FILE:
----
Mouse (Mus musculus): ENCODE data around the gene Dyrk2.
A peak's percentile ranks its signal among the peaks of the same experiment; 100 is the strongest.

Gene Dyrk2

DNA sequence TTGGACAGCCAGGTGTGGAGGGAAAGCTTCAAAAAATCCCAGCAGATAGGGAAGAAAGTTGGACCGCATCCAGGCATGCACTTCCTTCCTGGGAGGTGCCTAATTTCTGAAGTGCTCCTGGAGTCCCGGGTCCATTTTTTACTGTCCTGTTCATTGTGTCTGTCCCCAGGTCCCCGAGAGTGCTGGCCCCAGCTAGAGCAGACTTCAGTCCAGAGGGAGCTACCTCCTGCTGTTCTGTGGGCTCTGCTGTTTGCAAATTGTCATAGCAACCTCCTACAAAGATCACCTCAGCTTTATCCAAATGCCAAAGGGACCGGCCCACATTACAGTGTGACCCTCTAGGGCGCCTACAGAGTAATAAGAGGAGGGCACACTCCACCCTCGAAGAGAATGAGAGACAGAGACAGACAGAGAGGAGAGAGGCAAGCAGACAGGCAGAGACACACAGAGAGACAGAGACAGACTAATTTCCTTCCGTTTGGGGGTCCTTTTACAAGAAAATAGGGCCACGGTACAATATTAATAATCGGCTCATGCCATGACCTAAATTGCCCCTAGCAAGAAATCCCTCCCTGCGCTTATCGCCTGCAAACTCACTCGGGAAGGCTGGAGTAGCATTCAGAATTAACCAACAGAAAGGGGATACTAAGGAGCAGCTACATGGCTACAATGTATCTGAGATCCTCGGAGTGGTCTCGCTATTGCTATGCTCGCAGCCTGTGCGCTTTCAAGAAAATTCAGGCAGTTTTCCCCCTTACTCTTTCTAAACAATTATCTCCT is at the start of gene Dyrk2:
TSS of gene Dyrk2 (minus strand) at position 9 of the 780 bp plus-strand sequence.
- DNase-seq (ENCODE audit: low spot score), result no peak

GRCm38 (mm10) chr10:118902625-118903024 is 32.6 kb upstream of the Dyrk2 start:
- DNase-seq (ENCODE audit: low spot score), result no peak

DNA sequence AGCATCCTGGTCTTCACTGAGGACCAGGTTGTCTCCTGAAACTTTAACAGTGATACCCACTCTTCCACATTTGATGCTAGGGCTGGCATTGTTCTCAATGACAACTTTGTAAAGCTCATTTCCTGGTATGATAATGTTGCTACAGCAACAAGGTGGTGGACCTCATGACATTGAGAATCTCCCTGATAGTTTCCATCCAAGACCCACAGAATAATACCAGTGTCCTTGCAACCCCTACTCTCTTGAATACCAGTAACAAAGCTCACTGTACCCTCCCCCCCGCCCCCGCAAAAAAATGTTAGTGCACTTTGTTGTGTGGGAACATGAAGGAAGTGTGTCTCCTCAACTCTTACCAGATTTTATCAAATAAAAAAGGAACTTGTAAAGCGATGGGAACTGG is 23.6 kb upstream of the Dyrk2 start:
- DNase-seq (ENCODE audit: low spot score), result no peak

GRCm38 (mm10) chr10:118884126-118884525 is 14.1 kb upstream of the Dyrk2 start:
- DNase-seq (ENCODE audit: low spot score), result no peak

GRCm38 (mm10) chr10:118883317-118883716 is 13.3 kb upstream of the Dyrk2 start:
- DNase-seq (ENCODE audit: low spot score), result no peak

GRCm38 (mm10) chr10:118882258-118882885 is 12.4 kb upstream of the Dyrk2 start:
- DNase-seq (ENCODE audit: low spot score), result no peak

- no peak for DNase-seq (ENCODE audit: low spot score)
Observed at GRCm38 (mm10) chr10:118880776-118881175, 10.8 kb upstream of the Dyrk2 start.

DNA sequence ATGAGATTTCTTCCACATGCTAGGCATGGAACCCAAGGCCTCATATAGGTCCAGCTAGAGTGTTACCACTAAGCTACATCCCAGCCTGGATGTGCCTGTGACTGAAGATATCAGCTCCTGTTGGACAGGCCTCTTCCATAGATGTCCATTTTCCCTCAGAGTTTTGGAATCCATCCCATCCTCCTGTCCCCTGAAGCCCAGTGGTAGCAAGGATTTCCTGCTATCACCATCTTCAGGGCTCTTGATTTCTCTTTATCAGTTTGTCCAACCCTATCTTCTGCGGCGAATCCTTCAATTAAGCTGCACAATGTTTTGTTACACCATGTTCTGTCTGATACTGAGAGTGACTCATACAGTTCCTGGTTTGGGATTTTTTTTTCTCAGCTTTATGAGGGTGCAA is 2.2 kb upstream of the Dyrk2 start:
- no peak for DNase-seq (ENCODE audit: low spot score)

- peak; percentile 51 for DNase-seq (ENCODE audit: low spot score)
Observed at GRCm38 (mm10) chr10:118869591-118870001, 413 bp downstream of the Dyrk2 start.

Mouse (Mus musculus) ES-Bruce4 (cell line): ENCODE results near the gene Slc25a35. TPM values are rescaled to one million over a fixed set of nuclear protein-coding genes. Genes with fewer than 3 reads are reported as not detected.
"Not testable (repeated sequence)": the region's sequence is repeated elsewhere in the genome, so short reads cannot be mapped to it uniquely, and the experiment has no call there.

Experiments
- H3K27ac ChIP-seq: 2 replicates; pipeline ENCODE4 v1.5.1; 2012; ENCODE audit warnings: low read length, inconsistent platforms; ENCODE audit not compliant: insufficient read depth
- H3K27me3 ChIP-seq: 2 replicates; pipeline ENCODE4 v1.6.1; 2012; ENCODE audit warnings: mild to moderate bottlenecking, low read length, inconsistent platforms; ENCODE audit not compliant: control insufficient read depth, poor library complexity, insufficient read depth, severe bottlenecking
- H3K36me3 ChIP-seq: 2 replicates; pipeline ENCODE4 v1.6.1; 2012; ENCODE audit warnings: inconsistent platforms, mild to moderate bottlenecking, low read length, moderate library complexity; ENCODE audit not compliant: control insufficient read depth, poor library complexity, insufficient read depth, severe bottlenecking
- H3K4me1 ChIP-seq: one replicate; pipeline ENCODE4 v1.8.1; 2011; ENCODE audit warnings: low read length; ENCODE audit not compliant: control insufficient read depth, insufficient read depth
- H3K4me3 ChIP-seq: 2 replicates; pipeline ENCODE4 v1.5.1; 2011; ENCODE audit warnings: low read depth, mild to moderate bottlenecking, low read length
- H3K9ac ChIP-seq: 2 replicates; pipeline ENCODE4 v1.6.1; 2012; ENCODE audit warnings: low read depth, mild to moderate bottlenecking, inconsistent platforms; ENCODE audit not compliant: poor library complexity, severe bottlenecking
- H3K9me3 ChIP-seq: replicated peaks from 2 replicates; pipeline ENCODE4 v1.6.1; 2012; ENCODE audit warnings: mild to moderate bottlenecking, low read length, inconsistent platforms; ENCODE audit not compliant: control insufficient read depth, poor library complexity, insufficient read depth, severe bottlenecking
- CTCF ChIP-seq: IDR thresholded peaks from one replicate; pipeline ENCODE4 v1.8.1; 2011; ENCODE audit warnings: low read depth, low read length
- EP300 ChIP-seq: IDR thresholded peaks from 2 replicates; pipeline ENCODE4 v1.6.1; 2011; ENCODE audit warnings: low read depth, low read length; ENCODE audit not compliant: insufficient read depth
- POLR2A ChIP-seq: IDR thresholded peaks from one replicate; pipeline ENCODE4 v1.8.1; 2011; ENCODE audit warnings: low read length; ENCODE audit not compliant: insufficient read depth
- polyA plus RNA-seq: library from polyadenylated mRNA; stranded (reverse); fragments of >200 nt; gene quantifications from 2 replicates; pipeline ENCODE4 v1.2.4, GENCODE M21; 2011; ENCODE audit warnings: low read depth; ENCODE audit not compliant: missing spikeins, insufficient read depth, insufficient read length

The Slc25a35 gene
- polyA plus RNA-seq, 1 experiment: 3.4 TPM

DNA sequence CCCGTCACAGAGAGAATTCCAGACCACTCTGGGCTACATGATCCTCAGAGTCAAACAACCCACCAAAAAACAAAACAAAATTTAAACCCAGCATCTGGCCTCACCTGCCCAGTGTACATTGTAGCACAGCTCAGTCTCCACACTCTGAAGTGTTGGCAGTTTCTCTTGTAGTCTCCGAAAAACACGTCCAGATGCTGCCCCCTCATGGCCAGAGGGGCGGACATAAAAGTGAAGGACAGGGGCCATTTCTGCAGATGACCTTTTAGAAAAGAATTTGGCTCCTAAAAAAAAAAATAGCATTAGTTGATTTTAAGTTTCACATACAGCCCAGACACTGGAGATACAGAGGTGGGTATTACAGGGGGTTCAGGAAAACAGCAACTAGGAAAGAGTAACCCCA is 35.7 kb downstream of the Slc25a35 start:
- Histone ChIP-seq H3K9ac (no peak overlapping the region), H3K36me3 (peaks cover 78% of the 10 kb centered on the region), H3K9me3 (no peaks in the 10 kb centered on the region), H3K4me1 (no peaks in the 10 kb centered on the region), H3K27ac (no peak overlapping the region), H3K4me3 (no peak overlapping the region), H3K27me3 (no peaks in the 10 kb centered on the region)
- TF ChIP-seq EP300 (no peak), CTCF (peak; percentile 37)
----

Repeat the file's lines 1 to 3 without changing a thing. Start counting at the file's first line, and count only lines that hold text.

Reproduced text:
Mouse (Mus musculus): ENCODE data around the gene Dyrk2.
A peak's percentile ranks its signal among the peaks of the same experiment; 100 is the strongest.

Gene Dyrk2